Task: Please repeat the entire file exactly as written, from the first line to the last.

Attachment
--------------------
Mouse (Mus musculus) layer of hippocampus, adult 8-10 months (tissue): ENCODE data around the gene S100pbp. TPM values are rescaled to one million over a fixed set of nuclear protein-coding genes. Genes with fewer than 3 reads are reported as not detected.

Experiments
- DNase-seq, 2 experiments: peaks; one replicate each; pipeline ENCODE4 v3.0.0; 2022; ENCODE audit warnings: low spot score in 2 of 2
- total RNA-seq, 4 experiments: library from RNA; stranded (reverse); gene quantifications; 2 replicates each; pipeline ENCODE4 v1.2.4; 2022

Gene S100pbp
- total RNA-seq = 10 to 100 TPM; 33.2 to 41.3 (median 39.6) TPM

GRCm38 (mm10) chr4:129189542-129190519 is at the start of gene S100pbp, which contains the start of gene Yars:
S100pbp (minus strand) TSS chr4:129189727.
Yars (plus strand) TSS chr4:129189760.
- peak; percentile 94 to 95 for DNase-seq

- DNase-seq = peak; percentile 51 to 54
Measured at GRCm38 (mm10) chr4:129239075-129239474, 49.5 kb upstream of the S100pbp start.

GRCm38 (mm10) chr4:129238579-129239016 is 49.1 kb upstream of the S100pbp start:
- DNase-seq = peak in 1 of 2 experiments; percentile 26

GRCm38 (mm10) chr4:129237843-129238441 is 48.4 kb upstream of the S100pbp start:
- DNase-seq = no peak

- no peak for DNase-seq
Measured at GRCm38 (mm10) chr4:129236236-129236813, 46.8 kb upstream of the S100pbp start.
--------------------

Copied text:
Mouse (Mus musculus) layer of hippocampus, adult 8-10 months (tissue): ENCODE data around the gene S100pbp. TPM values are rescaled to one million over a fixed set of nuclear protein-coding genes. Genes with fewer than 3 reads are reported as not detected.

Experiments
- DNase-seq, 2 experiments: peaks; one replicate each; pipeline ENCODE4 v3.0.0; 2022; ENCODE audit warnings: low spot score in 2 of 2
- total RNA-seq, 4 experiments: library from RNA; stranded (reverse); gene quantifications; 2 replicates each; pipeline ENCODE4 v1.2.4; 2022

Gene S100pbp
- total RNA-seq = 10 to 100 TPM; 33.2 to 41.3 (median 39.6) TPM

GRCm38 (mm10) chr4:129189542-129190519 is at the start of gene S100pbp, which contains the start of gene Yars:
S100pbp (minus strand) TSS chr4:129189727.
Yars (plus strand) TSS chr4:129189760.
- peak; percentile 94 to 95 for DNase-seq

- DNase-seq = peak; percentile 51 to 54
Measured at GRCm38 (mm10) chr4:129239075-129239474, 49.5 kb upstream of the S100pbp start.

GRCm38 (mm10) chr4:129238579-129239016 is 49.1 kb upstream of the S100pbp start:
- DNase-seq = peak in 1 of 2 experiments; percentile 26

GRCm38 (mm10) chr4:129237843-129238441 is 48.4 kb upstream of the S100pbp start:
- DNase-seq = no peak

- no peak for DNase-seq
Measured at GRCm38 (mm10) chr4:129236236-129236813, 46.8 kb upstream of the S100pbp start.